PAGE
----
When the number of the selected reader has been dialled, the computer is informed by a signal applied to the event line 88, and the computer then advances to the read routine of the program. In this routine, an interrogation signal is sent to the reader to cause reading of the selected meter. The interrogation signal is a composite FDM signal made up of tones selected from the generators 70, 72, 74, 76. A timing instruction is given to the output timing circuit 36 to start its cycle which involves sending control pulses to the tone D generator 76, and data fed into the register 26 by the computer 10 is used to control the other three tone A, B and C generators. Tone A acts as an enable signal to energise the reader, the possible combinations of presence or absence of tones B and C identify the selected meter from the four possibilities, and tone D acts as a control signal for the reader. Once the interrogation signal has been sent out, the computer 10 checks that the retriggerable detector 86 is set to respond to a reply signal, and then waits for a reply signal to arrive.
Once the remote reader has determined which meter is to be read, it sends a response signal to the interrogator in the form of a series of pulses of the tone E which are fed serially into the input register 28. When the start bit of the response signal or word arrives and is detected by the retriggerable detector 86, the output timing circuit 36 applies clock pulses to the register 28 so that the signal is clocked therein.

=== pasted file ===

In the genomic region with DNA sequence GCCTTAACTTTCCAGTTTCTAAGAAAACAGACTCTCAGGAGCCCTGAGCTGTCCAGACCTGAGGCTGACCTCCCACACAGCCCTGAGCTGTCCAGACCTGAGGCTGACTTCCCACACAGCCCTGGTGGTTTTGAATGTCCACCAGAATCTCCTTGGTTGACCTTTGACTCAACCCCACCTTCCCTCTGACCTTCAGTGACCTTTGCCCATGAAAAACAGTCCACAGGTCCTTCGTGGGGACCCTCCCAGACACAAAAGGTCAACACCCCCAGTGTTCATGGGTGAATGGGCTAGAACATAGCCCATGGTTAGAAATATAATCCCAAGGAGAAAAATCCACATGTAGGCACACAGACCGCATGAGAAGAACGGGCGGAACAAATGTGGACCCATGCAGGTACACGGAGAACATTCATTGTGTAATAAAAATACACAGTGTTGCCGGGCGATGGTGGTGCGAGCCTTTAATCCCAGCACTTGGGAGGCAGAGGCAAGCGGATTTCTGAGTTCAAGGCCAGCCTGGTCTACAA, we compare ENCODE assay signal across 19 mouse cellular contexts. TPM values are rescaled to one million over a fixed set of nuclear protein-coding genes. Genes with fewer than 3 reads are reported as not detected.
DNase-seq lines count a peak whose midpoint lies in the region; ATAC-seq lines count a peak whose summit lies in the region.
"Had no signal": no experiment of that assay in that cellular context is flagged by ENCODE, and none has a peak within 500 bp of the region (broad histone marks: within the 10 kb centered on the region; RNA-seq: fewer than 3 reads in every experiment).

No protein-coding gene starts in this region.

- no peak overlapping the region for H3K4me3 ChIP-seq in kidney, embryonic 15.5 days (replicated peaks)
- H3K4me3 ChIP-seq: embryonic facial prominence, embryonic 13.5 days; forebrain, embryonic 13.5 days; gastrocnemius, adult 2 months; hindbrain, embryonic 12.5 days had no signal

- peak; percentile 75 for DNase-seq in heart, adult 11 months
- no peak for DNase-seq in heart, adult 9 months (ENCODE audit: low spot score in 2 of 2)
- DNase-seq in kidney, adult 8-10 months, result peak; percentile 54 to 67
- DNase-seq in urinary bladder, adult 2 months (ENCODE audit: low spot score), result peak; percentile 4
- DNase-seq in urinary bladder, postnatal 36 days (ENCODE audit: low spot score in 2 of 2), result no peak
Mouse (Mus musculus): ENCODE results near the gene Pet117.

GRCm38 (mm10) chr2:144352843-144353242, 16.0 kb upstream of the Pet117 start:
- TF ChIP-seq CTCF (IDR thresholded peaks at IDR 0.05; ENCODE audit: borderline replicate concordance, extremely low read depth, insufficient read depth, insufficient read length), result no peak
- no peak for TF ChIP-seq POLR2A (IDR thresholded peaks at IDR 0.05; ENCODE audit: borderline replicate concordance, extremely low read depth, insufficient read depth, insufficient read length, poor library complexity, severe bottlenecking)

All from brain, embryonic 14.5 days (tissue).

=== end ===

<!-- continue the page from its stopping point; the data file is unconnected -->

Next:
- Instructions to inspect the input register 28, to load the output data register 26 and to start the various timing sequences are generated by the computer 10. These appear as addressing instructions and are decoded by the circuit 16 at appropriate times in the program cycle, activating the various registers and timing circuits.
As described above, the response word or signal from the reader, which comprises pulses of the tone E, is detected by the tone E detector 84 and becomes the data for the input register 28. When the word is complete the output timing circuit 36 interrupts the computer via the event line 88 causing the word to be read into the computer store. The signal offered to the event line 88 causes resetting of the output timing circuit 36 so that the data from the remote reader is collected again, thus allowing a comparison between the two readings to be made by the computer. This procedure is repeated a set number of times, determined by the program, or until agreement is achieved. Agreement allows the program to transfer the information into store in a location relevant to the account number. In accordance with the program in use, the computer 10 then either repeats the above"read routine to read another meter at the same location, or instructs the diallingcontrols 48 to release the line and toy reload the telephone number register 46 thus starting a new cycle of operation for a freshremote reader.